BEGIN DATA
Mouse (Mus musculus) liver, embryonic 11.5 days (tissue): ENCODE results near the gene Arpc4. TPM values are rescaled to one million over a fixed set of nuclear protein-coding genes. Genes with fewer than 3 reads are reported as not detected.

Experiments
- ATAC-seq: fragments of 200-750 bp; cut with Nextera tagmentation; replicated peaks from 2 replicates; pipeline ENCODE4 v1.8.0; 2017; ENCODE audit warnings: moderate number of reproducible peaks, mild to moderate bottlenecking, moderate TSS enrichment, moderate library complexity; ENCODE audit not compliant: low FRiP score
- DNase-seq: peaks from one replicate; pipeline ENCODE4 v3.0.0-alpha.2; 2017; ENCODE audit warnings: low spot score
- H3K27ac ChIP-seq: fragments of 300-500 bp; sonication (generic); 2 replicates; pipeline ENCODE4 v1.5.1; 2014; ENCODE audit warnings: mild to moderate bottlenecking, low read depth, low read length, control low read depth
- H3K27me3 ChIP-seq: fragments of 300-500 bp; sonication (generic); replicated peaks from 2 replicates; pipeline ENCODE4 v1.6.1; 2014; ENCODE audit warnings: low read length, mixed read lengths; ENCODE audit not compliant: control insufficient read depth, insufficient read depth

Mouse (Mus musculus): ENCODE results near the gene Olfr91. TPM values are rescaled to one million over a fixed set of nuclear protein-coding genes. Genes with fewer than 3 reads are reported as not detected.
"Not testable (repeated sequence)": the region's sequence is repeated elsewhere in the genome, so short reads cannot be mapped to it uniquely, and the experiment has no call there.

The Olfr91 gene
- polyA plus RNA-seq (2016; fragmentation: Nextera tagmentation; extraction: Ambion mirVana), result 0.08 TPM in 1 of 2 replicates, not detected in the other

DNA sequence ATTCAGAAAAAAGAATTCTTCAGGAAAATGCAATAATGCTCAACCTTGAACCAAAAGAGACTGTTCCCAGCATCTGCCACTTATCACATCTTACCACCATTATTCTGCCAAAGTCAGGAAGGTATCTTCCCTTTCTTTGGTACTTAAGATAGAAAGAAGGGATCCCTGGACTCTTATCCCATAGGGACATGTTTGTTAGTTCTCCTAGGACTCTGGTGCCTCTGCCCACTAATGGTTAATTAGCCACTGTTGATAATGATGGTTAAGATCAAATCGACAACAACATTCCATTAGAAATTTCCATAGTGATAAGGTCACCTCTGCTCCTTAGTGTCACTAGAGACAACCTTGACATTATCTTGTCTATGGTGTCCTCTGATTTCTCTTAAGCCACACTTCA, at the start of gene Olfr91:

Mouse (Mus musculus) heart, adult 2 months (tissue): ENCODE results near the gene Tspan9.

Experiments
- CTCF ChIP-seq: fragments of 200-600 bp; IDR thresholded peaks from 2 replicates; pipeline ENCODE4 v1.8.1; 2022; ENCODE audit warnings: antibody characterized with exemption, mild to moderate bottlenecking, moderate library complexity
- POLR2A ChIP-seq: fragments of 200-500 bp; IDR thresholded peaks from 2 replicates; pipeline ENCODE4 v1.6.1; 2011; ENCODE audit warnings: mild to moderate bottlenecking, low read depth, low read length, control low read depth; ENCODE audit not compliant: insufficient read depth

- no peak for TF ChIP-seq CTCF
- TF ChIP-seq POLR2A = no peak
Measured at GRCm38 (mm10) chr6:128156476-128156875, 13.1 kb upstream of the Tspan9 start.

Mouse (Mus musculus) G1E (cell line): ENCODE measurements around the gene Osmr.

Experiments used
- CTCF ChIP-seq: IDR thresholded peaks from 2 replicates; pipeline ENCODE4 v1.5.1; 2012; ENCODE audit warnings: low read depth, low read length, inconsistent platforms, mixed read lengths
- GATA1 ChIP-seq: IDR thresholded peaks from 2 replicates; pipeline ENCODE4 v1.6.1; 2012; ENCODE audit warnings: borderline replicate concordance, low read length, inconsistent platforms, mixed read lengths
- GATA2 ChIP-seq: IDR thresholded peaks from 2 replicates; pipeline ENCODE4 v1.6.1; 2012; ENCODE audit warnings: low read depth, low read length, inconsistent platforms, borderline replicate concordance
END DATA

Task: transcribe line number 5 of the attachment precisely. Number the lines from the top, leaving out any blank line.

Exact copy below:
- H3K27ac ChIP-seq: fragments of 300-500 bp; sonication (generic); 2 replicates; pipeline ENCODE4 v1.5.1; 2014; ENCODE audit warnings: mild to moderate bottlenecking, low read depth, low read length, control low read depth